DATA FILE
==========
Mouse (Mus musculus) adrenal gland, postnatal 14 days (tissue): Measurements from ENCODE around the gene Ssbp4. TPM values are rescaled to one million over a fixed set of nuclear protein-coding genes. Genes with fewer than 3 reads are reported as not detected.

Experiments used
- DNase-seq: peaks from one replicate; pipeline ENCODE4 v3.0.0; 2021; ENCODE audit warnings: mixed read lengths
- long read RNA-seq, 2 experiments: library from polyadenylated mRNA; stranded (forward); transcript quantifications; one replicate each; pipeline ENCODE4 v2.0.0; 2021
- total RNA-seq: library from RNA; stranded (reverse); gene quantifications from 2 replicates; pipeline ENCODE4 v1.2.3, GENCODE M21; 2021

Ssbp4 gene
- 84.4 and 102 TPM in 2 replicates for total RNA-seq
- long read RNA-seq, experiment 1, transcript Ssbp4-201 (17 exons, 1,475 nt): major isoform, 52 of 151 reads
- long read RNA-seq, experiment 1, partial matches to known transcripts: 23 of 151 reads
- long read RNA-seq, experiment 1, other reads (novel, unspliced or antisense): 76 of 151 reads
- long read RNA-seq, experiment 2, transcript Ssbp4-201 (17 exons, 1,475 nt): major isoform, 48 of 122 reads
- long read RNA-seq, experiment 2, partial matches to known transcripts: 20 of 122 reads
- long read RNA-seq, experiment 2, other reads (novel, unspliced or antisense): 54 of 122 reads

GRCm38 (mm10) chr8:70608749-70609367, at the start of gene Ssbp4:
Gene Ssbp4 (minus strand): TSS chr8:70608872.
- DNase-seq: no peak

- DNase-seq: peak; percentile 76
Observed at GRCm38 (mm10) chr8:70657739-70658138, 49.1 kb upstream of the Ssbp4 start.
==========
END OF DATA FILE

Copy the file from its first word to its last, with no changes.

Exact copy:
Mouse (Mus musculus) adrenal gland, postnatal 14 days (tissue): Measurements from ENCODE around the gene Ssbp4. TPM values are rescaled to one million over a fixed set of nuclear protein-coding genes. Genes with fewer than 3 reads are reported as not detected.

Experiments used
- DNase-seq: peaks from one replicate; pipeline ENCODE4 v3.0.0; 2021; ENCODE audit warnings: mixed read lengths
- long read RNA-seq, 2 experiments: library from polyadenylated mRNA; stranded (forward); transcript quantifications; one replicate each; pipeline ENCODE4 v2.0.0; 2021
- total RNA-seq: library from RNA; stranded (reverse); gene quantifications from 2 replicates; pipeline ENCODE4 v1.2.3, GENCODE M21; 2021

Ssbp4 gene
- 84.4 and 102 TPM in 2 replicates for total RNA-seq
- long read RNA-seq, experiment 1, transcript Ssbp4-201 (17 exons, 1,475 nt): major isoform, 52 of 151 reads
- long read RNA-seq, experiment 1, partial matches to known transcripts: 23 of 151 reads
- long read RNA-seq, experiment 1, other reads (novel, unspliced or antisense): 76 of 151 reads
- long read RNA-seq, experiment 2, transcript Ssbp4-201 (17 exons, 1,475 nt): major isoform, 48 of 122 reads
- long read RNA-seq, experiment 2, partial matches to known transcripts: 20 of 122 reads
- long read RNA-seq, experiment 2, other reads (novel, unspliced or antisense): 54 of 122 reads

GRCm38 (mm10) chr8:70608749-70609367, at the start of gene Ssbp4:
Gene Ssbp4 (minus strand): TSS chr8:70608872.
- DNase-seq: no peak

- DNase-seq: peak; percentile 76
Observed at GRCm38 (mm10) chr8:70657739-70658138, 49.1 kb upstream of the Ssbp4 start.